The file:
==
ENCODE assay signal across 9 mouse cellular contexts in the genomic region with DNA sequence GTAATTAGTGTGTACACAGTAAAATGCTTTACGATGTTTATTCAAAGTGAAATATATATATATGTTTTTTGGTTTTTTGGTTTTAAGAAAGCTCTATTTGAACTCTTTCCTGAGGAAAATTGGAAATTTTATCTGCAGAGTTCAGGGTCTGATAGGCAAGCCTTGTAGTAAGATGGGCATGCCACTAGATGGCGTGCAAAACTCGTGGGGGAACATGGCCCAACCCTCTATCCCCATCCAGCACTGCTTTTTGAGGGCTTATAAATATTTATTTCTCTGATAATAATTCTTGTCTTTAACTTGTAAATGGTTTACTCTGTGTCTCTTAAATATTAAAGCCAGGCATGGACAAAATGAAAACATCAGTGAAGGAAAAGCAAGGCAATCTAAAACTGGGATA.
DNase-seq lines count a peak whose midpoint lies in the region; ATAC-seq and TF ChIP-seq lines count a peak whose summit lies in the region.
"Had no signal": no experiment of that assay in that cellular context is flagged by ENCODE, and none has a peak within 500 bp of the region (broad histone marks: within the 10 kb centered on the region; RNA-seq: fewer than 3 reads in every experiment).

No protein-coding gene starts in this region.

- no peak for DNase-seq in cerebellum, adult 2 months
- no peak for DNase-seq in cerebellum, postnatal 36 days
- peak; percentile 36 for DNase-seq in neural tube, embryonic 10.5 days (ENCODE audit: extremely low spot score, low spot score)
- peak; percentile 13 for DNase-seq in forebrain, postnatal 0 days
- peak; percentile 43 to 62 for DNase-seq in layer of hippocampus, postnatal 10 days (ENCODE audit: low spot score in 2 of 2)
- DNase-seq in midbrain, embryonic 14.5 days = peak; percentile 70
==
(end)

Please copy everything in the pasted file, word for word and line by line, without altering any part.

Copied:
ENCODE assay signal across 9 mouse cellular contexts in the genomic region with DNA sequence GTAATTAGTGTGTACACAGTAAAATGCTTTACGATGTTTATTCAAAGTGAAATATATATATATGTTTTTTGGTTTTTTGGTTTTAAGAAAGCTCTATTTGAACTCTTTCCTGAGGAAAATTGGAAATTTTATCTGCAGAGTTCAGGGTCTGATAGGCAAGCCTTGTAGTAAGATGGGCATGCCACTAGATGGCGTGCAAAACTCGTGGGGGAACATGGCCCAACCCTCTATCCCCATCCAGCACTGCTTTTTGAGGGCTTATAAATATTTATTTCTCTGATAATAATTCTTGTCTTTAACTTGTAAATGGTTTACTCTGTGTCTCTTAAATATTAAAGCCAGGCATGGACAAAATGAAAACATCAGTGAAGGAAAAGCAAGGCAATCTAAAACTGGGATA.
DNase-seq lines count a peak whose midpoint lies in the region; ATAC-seq and TF ChIP-seq lines count a peak whose summit lies in the region.
"Had no signal": no experiment of that assay in that cellular context is flagged by ENCODE, and none has a peak within 500 bp of the region (broad histone marks: within the 10 kb centered on the region; RNA-seq: fewer than 3 reads in every experiment).

No protein-coding gene starts in this region.

- no peak for DNase-seq in cerebellum, adult 2 months
- no peak for DNase-seq in cerebellum, postnatal 36 days
- peak; percentile 36 for DNase-seq in neural tube, embryonic 10.5 days (ENCODE audit: extremely low spot score, low spot score)
- peak; percentile 13 for DNase-seq in forebrain, postnatal 0 days
- peak; percentile 43 to 62 for DNase-seq in layer of hippocampus, postnatal 10 days (ENCODE audit: low spot score in 2 of 2)
- DNase-seq in midbrain, embryonic 14.5 days = peak; percentile 70